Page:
Global Fastener News

2009 FIN – Academia Discovers Fastener Industry

June 12
00:00 2015

September 2, 2009 FIN – Fasteners have attracted attention from Ohio State University and El Camino College in Southern California.
Ohio State’s College of Engineering is considering creating a Fastener Research Center.
“We have been in preliminary discussions about creating a Fastener Research Center,” Randy Moses, the interim associate dean for research in the OSU College of Engineering told FIN. “The mission of the proposed center will include research in fastener design, as well as an educational mission both through involving graduate students and through course offering(s),” Moses explained.
“If we do go forward with the center, it would almost surely be a center within the College of Engineering,” Moses added.
Two professors from the Mechanical Engineering Department – associate professor Tony Luscher and Dr. Leo Rusli – would be likely leaders in the new center.
“We do not expect, at the current time, to offer a formal degree program in fastener engineering, and we are currently in discussions about exactly what type of educational offerings – courses, short courses, etc. – that the center might initially provide,” Moses told FIN. “All of these aspects can change over time based on the level of interest and support by our constituent customers in this area – the fastener industry and students.”
Ohio State will work on plans over the next few months. “I would look for a more formal announcement in the mid-October time frame,” Moses estimated.
OSU’s College of Engineering has about 4,800 undergraduate students,1,200 masters and doctorate students and 280 fulltime faculty members.
Programs include aerospace, biomedical, chemical, civil, environmental, computer science, electrical, agricultural, materials, nuclear and mechanical engineering and architecture.

Fastener Research Library
The OSU fastener center would include a “Fastener Research Library.”
Rob Harris, managing director of the Industrial Fasteners Institute, said the IFI will donate books and has offered director of engineering technology Joe Greenslade as a guest lecturer.
If the center is established the IFI will assist OSU in getting equipment donated, Harris added.
For OSU information contact research engineer Leo Rusli, Dept. of Mechanical Engineering, 201 W. 19th Ave., Columbus, OH 43210. Tel: 614 805-2495

Southern California Program Prepares Students for Aerospace Fastener Jobs
There is a waiting list for the “Aerospace Fastener Boot Camp” at El Camino College.
The Southern California college started the fastener program last year after working with industry partners and forming the Aerospace Fastener Manufacturing Training Alliance.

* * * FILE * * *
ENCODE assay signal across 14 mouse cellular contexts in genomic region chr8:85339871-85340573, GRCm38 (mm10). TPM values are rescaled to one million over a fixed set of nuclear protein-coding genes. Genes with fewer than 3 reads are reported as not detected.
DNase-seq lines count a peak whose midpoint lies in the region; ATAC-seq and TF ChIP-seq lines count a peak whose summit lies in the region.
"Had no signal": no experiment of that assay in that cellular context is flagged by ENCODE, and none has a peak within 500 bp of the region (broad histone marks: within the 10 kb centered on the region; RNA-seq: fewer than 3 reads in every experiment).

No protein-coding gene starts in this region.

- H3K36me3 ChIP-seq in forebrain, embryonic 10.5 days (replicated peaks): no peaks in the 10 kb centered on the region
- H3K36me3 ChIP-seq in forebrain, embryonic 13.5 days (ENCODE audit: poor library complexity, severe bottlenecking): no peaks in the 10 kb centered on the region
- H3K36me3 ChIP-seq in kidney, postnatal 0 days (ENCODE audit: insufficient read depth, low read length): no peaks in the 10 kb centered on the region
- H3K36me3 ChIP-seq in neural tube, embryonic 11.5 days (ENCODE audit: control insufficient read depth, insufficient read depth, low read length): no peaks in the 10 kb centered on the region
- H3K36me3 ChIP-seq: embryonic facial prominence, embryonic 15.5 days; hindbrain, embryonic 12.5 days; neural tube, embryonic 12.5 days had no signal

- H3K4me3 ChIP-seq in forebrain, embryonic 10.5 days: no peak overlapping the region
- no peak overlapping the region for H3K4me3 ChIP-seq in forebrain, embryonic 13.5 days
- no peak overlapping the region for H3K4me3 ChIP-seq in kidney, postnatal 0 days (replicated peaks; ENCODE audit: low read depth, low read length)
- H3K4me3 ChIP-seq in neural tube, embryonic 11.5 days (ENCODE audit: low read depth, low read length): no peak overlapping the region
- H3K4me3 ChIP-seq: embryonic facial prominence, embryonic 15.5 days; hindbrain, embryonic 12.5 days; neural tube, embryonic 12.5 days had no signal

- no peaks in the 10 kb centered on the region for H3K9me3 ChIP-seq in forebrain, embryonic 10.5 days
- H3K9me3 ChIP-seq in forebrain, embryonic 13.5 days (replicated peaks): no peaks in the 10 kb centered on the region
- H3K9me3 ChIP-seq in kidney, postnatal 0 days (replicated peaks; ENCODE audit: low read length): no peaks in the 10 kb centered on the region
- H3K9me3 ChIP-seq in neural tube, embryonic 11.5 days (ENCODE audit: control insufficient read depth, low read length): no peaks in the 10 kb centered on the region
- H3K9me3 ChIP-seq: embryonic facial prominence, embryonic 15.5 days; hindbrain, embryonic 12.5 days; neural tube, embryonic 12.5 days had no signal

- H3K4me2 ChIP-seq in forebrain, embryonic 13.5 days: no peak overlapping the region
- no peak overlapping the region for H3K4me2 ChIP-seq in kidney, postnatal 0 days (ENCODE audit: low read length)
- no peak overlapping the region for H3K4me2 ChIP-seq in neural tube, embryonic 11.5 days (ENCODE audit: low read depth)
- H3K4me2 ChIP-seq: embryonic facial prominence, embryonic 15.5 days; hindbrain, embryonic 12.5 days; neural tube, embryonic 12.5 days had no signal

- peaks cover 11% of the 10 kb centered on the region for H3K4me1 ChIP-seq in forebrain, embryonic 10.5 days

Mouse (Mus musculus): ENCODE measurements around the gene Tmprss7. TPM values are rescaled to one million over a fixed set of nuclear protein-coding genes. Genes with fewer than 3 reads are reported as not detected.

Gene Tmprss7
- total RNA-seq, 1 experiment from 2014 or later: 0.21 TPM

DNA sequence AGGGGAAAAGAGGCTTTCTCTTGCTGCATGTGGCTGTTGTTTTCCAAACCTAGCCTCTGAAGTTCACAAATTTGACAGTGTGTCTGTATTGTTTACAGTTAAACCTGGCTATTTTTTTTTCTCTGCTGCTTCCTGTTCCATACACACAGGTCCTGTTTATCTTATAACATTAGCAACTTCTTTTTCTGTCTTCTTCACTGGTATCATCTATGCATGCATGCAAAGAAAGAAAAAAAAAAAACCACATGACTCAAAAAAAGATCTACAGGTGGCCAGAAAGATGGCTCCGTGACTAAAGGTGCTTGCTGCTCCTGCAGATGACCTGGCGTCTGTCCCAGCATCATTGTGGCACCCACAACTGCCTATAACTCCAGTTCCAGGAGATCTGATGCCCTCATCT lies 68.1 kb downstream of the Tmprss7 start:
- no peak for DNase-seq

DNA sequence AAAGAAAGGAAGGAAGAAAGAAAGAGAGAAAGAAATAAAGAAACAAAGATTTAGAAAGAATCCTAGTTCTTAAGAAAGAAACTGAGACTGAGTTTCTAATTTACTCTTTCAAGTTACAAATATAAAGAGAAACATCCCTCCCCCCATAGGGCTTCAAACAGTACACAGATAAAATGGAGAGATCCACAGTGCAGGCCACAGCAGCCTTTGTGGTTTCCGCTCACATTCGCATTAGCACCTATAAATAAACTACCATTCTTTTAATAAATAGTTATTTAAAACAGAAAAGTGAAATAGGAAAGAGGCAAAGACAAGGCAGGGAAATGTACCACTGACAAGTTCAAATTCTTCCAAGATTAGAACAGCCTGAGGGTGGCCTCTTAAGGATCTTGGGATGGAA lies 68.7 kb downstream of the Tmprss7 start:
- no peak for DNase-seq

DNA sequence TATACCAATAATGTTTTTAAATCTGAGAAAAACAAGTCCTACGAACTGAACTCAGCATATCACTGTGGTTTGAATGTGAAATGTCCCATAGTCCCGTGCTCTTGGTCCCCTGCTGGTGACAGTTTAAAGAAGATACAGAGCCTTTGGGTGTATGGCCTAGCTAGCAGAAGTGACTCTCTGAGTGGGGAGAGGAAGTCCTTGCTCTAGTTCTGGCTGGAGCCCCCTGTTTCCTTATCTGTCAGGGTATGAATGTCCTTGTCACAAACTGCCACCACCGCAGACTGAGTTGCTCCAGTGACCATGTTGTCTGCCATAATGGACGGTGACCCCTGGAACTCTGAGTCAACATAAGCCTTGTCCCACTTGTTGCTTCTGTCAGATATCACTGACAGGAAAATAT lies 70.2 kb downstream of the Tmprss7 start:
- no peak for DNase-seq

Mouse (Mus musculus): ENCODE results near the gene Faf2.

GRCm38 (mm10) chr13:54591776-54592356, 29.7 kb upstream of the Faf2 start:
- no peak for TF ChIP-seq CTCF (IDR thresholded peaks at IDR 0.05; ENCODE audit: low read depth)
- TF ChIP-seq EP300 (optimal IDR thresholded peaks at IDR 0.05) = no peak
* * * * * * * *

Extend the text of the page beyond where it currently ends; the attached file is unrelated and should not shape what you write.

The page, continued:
The first 23 students started an eight-week program at the Compton Center in November 2008 and completed the 320 hours of training by January this year. Another 20 students completed a spring program.
The program includes 40 hours per week in the classroom plus homework. Students may qualify for a paid internship and job placement.
The Industrial Fasteners Institute donated books and will assist the college in getting equipment donated, IFI managing director Rob Harris said.
El Camino projects a need for 200 to 400 workers each year for the next five years.  Southern California aerospace fastener manufacturers and distributors employ more than 10,000 people.
The college is now reviewing its fastener training and working with the industry to create a curriculum for future courses. The specialized training is provided by the Centers for Applied Competitive Technologies and funded by the California Community Colleges Chancellor’s office of economic and workforce development.
Earlier this year El Camino reported 300 were on a waiting lit for the boot camp. The program is drawing students primarily from Southern California.
David Gonzales, the El Camino CACT director said it is the only aerospace fastener boot camp in the Western U.S.
AFMTA is working on additional training leading to an A.S. degree in Aerospace Fastener Manufacturing Technology.
El Camino dean Rodney Murray said the fastener program “meets the distinct needs of students, the job market and our surrounding communities.” “There is no job shortage, only a skill shortage,” instructor Stanley Johnson said.
The first class included homeless individuals, veterans, recovering substance abusers, the first woman welder in the Air Force and a mechanical engineer.
For program information contact Alicia Zambrano. Tel: 310 900-1600 x2779 ©2009/2015 Fastener Industry News.
For information on permission to reuse or reprint this article please e-mail: FIN@GlobalFastenerNews.com

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